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  • Electroencephalogram and Physiological Signal Analysis for Assessing Flow in Games

    Publication Year: 2013 , Page(s): 164 - 175
    Save to Project icon | Request Permissions | Click to expandQuick Abstract | PDF file iconPDF (1321 KB) |  | HTML iconHTML  

    Passive brain-computer interaction (BCI) can provide useful information to understand a user's state and anticipate intentions, which is needed to support adaptivity and personalization. Given the huge variety of audiences, a game's capability of adapting to different user profiles-in particular to keep the player in flow-is crucial to make it ever more enjoyable and satisfying. We have performed a user experiment exploiting a four-electrode electroencephalogram (EEG) tool similar to the ones that are soon likely to appear in the market for game control. We have performed a spectral characterization of the video-gaming experience, also in comparison with other tasks. Results show that the most informative frequency bands for discriminating among gaming conditions are around low beta. Simple signals from the peripheral nervous system add marginal information. Classification of three levels of user states is possible, with good accuracy, using a support vector machine (SVM) classifier. A user-independent classification performs worse than a user-dependent approach (50.1% versus 66.4% rate). Personalized SVM training and validation time is reasonable (7-8 min). Thus, we argue that a personalized system could be implemented in a consumer context and research should aim at improving classifiers that can be trained online by end users. View full abstract»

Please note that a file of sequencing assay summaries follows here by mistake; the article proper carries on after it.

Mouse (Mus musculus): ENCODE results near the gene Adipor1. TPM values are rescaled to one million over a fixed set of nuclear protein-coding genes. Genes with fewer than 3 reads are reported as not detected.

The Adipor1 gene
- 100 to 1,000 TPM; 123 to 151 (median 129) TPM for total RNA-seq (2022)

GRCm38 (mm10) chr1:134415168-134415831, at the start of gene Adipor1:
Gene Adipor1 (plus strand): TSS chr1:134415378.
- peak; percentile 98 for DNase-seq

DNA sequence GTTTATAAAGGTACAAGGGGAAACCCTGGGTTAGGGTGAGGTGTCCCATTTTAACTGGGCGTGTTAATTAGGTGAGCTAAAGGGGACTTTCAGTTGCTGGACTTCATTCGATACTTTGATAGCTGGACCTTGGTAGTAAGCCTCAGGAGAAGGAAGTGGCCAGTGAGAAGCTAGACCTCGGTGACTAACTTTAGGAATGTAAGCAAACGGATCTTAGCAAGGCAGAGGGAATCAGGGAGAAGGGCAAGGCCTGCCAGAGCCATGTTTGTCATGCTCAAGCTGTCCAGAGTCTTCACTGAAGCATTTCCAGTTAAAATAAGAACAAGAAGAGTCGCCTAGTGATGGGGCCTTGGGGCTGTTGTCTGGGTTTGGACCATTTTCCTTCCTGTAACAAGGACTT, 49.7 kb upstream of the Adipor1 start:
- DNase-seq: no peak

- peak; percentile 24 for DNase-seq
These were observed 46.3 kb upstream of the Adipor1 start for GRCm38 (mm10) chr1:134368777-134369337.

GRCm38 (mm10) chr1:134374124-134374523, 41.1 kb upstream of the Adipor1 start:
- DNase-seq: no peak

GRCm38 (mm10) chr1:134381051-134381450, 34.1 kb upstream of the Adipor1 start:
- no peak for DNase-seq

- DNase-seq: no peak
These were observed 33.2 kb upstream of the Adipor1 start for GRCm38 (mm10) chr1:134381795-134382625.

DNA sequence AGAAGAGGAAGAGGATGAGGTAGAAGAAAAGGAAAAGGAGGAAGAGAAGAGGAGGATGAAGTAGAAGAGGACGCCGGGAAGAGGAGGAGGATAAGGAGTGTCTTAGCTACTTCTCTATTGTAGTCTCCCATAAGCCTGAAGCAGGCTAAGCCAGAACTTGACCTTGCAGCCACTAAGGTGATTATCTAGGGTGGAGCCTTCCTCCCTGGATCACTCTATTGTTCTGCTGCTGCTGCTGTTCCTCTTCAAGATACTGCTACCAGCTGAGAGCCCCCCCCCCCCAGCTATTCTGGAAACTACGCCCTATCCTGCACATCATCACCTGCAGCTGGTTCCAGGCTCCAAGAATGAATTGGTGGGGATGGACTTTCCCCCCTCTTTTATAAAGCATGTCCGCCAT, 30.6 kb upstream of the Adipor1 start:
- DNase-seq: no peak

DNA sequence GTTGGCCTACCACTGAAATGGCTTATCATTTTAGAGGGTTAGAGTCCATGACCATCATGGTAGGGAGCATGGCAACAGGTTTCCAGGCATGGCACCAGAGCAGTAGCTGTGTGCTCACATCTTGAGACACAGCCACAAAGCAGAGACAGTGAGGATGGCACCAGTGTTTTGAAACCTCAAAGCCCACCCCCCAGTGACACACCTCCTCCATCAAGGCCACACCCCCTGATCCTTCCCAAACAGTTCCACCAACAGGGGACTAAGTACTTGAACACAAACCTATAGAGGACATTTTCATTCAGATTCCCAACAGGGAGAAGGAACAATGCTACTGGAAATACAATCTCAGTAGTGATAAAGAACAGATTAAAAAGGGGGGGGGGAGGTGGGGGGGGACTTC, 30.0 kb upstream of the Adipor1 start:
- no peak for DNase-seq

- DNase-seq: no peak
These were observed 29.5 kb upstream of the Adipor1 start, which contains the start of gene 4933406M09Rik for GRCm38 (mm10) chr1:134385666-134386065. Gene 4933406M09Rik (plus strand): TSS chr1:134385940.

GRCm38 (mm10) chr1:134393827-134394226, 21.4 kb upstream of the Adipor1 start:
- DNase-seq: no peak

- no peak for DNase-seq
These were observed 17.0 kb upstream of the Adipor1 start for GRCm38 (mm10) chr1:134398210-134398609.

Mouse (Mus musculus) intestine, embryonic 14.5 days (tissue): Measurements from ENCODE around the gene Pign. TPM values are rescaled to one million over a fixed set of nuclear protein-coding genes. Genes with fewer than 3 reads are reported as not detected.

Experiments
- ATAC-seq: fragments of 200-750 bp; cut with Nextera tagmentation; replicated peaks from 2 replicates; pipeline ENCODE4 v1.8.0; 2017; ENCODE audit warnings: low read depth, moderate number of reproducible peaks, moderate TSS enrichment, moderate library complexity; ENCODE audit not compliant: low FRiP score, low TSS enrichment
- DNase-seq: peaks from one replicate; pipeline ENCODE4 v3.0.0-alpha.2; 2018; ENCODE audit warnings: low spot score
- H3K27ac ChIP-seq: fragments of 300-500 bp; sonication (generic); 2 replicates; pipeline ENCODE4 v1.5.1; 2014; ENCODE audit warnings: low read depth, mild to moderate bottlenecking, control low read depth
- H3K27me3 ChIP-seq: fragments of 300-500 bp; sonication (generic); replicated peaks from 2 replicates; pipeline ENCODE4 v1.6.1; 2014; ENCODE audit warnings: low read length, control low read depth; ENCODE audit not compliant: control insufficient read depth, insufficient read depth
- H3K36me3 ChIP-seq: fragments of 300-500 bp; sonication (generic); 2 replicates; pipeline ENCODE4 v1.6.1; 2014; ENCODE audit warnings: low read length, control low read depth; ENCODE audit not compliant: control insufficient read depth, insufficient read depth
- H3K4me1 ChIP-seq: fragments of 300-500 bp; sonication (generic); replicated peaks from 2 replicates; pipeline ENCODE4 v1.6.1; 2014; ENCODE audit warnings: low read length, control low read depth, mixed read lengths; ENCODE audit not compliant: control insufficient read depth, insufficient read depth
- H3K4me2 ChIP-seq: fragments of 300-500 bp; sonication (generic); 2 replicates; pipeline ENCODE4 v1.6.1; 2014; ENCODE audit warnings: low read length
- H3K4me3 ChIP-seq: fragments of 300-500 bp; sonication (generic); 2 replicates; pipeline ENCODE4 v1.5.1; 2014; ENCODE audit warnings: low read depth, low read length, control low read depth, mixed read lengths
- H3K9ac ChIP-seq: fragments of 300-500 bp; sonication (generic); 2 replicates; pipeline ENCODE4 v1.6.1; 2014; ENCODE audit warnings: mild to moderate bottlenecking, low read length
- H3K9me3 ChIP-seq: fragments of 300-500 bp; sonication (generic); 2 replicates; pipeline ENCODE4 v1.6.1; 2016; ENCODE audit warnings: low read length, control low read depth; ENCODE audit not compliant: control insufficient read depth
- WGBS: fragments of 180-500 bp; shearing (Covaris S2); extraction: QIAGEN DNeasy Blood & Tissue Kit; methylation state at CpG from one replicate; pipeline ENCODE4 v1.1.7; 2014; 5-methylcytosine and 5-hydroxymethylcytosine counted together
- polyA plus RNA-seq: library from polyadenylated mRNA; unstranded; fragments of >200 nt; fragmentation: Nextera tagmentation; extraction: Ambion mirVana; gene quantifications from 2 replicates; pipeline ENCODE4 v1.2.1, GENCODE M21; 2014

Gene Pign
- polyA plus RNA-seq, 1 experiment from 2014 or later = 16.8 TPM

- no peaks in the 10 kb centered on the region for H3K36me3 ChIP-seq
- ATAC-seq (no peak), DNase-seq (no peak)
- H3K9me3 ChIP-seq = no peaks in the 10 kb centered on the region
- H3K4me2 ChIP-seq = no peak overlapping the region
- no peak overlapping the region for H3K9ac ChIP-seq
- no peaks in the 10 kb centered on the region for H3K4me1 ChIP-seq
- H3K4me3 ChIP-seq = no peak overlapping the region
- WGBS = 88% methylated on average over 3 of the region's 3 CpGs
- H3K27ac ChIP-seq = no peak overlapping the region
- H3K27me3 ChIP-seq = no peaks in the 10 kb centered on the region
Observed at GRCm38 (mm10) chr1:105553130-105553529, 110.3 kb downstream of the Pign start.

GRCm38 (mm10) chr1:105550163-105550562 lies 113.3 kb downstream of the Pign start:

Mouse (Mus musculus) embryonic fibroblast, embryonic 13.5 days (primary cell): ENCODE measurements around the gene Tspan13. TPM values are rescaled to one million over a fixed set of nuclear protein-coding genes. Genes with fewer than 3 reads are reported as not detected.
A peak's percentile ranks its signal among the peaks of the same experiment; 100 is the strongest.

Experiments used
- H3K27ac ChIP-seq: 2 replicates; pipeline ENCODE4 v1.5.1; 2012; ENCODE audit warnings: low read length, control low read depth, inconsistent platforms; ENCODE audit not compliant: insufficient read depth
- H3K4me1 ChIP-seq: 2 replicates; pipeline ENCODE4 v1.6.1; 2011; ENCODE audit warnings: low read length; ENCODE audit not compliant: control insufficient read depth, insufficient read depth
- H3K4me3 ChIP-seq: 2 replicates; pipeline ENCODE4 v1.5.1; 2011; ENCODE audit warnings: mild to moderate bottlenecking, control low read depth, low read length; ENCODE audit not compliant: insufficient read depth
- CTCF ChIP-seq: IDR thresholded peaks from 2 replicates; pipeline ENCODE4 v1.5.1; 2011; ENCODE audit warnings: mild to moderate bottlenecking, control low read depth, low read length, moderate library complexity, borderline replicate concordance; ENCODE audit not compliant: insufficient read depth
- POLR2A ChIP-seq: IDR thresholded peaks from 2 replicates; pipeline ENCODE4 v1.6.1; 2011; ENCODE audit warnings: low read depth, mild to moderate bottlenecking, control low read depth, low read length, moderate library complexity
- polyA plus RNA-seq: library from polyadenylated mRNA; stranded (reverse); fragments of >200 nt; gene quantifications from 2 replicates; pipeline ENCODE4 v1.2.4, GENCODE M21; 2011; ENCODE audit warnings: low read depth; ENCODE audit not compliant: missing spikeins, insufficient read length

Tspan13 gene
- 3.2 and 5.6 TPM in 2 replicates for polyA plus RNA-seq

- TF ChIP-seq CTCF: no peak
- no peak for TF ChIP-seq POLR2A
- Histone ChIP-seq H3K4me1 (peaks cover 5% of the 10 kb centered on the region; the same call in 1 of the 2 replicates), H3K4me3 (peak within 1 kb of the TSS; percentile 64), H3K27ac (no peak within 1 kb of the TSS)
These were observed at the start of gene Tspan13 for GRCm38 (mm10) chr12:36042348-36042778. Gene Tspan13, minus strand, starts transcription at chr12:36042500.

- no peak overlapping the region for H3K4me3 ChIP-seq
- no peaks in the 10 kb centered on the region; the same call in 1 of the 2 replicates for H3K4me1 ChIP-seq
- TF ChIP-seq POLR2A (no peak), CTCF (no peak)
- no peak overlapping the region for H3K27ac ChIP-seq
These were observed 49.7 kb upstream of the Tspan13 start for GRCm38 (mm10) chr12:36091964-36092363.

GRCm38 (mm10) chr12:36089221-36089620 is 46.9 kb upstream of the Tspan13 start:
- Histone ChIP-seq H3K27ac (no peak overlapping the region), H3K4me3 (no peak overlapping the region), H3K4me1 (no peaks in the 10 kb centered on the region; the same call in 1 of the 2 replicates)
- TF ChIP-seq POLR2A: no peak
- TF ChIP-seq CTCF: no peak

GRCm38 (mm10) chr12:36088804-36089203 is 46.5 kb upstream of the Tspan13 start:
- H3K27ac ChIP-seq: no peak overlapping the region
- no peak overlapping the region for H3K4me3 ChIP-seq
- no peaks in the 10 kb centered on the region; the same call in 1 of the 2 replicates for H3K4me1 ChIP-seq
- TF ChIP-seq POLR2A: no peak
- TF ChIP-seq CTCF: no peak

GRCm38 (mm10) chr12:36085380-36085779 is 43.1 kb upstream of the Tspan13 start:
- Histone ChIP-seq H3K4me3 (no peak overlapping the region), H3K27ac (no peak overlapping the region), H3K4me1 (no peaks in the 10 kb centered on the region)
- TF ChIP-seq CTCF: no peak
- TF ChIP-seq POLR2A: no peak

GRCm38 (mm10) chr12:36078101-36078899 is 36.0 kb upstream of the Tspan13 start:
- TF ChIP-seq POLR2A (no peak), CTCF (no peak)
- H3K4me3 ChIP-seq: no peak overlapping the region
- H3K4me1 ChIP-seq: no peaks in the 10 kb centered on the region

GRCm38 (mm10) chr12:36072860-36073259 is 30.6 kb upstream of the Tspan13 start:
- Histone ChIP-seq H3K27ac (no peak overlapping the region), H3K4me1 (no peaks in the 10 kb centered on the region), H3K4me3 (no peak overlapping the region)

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  • Experiencing BCI Control in a Popular Computer Game

    Publication Year: 2013 , Page(s): 176 - 184
    Cited by:  Papers (4)
    Save to Project icon | Request Permissions | Click to expandQuick Abstract | PDF file iconPDF (1034 KB) |  | HTML iconHTML  

    Brain-computer interfaces (BCIs) are not only being developed to aid disabled individuals with motor substitution, motor recovery, and novel communication possibilities, but also as a modality for healthy users in entertainment and gaming. This study investigates whether the incorporation of a BCI in the popular game World of Warcraft (WoW) has effects on the user experience. A BCI control channel based on parietal alpha band power is used to control the shape and function of the avatar in the game. In the experiment, participants (n=42) , a mix of experienced and inexperienced WoW players, played with and without the use of BCI in a within-subjects design. Participants themselves could indicate when they wanted to stop playing. Actual and estimated duration was recorded and questionnaires on presence and control were administered. Afterwards, oral interviews were taken. No difference in actual duration was found between conditions. Results indicate that the difference between estimated and actual duration was not related to user experience but was person specific. When using a BCI, control and involvement were rated lower. But BCI control did not significantly decrease fun. During interviews, experienced players stated that they saw potential in the application of BCIs in games with complex interfaces such as WoW. This study suggests that BCI as an additional control can be as much fun and natural to use as keyboard/mouse control, even if the amount of control is limited. View full abstract»